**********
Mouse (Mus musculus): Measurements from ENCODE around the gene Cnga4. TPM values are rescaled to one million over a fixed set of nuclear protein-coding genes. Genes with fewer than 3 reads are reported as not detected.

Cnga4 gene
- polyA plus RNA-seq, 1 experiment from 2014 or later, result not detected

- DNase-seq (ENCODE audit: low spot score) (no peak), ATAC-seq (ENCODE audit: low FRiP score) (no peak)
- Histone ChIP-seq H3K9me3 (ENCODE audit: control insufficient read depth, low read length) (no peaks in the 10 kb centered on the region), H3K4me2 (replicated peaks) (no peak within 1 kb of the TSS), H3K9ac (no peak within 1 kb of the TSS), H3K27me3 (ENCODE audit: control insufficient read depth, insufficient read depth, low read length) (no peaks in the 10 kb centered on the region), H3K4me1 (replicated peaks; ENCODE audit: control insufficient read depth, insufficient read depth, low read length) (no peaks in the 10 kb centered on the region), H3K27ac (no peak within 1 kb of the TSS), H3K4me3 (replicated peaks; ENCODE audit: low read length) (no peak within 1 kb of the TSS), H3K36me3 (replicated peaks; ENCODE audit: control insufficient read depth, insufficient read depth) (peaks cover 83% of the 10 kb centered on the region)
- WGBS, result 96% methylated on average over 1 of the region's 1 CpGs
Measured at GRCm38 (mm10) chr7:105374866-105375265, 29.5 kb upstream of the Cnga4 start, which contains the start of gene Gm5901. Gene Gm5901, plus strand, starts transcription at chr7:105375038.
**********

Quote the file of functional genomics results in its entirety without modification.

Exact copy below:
Mouse (Mus musculus): Measurements from ENCODE around the gene Cnga4. TPM values are rescaled to one million over a fixed set of nuclear protein-coding genes. Genes with fewer than 3 reads are reported as not detected.

Cnga4 gene
- polyA plus RNA-seq, 1 experiment from 2014 or later, result not detected

- DNase-seq (ENCODE audit: low spot score) (no peak), ATAC-seq (ENCODE audit: low FRiP score) (no peak)
- Histone ChIP-seq H3K9me3 (ENCODE audit: control insufficient read depth, low read length) (no peaks in the 10 kb centered on the region), H3K4me2 (replicated peaks) (no peak within 1 kb of the TSS), H3K9ac (no peak within 1 kb of the TSS), H3K27me3 (ENCODE audit: control insufficient read depth, insufficient read depth, low read length) (no peaks in the 10 kb centered on the region), H3K4me1 (replicated peaks; ENCODE audit: control insufficient read depth, insufficient read depth, low read length) (no peaks in the 10 kb centered on the region), H3K27ac (no peak within 1 kb of the TSS), H3K4me3 (replicated peaks; ENCODE audit: low read length) (no peak within 1 kb of the TSS), H3K36me3 (replicated peaks; ENCODE audit: control insufficient read depth, insufficient read depth) (peaks cover 83% of the 10 kb centered on the region)
- WGBS, result 96% methylated on average over 1 of the region's 1 CpGs
Measured at GRCm38 (mm10) chr7:105374866-105375265, 29.5 kb upstream of the Cnga4 start, which contains the start of gene Gm5901. Gene Gm5901, plus strand, starts transcription at chr7:105375038.